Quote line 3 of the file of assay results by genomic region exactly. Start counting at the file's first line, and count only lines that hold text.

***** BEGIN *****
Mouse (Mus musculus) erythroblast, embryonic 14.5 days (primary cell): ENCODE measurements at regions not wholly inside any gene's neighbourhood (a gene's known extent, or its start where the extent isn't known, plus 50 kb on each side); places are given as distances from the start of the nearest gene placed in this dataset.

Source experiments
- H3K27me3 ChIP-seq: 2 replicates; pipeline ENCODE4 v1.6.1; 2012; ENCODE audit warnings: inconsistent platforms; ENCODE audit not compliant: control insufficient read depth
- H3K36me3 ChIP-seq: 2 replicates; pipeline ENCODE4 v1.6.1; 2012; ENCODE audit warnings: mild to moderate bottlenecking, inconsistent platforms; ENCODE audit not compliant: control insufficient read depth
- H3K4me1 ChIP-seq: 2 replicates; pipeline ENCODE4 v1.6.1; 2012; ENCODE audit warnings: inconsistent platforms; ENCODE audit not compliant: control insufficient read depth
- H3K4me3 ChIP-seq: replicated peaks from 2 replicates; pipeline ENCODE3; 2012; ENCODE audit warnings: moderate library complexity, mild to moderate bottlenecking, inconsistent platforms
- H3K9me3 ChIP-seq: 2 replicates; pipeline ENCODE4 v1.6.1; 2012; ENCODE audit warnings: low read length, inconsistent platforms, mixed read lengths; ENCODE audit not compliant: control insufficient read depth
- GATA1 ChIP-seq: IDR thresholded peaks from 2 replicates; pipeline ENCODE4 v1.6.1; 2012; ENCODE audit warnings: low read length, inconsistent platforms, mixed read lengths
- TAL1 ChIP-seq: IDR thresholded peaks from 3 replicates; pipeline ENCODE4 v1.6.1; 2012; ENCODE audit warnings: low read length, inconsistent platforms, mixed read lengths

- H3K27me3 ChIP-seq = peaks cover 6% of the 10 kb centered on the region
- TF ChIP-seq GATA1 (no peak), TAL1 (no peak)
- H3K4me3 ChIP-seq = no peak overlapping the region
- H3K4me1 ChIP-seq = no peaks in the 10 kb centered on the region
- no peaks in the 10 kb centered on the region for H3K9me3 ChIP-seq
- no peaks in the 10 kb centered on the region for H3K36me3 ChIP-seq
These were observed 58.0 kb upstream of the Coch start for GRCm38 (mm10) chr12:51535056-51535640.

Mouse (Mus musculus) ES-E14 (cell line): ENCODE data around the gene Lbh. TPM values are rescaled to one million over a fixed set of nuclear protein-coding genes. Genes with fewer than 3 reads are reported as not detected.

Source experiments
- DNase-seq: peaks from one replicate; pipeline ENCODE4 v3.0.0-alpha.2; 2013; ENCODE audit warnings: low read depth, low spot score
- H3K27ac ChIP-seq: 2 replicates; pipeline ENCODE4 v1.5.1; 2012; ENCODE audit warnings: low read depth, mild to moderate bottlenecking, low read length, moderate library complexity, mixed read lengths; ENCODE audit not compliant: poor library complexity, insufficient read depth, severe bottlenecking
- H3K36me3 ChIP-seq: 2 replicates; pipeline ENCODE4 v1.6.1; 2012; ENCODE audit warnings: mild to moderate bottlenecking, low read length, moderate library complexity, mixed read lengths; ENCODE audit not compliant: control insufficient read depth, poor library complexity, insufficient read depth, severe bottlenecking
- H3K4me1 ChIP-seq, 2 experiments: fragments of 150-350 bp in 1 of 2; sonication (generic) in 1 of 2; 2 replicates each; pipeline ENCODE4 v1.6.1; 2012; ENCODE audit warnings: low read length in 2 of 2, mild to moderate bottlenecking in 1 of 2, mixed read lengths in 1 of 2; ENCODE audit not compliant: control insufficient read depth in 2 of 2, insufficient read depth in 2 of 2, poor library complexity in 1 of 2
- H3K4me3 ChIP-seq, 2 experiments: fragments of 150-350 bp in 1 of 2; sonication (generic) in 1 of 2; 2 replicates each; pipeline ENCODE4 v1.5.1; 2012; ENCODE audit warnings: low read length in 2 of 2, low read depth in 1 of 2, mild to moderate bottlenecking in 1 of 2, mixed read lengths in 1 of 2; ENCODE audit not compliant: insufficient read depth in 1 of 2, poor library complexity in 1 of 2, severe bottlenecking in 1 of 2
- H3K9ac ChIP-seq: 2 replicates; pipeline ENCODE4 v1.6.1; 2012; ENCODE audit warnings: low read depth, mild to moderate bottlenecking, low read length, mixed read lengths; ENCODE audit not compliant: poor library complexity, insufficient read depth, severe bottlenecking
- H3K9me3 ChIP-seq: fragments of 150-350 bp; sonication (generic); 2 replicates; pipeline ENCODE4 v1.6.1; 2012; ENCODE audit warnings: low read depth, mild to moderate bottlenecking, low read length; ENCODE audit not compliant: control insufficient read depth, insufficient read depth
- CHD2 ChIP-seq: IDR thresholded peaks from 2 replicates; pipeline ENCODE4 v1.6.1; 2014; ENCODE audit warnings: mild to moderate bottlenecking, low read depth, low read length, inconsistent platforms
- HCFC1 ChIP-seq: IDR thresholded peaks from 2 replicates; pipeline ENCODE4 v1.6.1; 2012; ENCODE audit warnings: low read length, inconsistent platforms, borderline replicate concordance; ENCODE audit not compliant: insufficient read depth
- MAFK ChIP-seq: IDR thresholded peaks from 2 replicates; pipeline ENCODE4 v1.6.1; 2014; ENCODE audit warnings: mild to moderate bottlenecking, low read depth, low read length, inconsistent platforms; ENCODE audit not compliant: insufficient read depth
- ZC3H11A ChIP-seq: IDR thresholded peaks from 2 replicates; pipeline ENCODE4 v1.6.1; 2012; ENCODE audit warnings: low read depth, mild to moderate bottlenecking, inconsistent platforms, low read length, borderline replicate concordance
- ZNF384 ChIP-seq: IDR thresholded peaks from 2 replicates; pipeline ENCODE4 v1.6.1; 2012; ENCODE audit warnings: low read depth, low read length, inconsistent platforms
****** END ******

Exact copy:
- H3K27me3 ChIP-seq: 2 replicates; pipeline ENCODE4 v1.6.1; 2012; ENCODE audit warnings: inconsistent platforms; ENCODE audit not compliant: control insufficient read depth